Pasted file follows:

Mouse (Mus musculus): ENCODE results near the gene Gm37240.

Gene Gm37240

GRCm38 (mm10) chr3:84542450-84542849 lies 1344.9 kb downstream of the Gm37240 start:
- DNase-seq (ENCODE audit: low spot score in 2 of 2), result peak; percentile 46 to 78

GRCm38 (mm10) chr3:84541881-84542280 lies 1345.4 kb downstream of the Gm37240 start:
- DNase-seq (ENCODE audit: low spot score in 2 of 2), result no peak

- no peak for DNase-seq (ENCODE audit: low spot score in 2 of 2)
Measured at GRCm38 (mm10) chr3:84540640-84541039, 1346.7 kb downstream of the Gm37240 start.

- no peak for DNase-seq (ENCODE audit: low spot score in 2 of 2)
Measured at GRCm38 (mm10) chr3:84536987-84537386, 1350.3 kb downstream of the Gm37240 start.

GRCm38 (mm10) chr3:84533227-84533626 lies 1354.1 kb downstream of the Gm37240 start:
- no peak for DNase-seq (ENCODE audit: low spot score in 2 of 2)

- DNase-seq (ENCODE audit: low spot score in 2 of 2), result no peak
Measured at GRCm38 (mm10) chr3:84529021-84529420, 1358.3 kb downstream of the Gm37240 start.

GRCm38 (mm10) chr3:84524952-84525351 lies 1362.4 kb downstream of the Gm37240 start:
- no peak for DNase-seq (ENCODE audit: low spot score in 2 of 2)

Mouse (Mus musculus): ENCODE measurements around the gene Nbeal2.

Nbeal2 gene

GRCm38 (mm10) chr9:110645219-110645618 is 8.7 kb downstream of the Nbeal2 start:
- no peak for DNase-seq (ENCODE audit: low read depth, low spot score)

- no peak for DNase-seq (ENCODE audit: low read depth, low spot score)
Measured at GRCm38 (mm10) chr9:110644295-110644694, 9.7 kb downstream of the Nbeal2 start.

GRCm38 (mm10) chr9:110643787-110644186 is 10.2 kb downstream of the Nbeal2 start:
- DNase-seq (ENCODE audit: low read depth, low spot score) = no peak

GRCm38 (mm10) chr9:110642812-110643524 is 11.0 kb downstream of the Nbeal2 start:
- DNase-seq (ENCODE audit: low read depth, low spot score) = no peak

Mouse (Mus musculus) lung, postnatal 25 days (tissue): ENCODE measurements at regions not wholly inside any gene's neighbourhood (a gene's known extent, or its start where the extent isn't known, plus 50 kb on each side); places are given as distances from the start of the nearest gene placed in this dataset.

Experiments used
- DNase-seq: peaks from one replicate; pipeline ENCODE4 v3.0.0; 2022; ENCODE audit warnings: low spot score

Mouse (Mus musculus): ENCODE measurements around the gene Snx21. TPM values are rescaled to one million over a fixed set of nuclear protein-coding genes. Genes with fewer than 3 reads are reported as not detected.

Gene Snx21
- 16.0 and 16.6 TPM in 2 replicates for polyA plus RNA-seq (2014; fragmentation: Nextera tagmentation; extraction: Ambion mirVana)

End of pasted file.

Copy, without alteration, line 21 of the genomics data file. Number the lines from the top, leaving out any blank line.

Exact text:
- no peak for DNase-seq (ENCODE audit: low read depth, low spot score)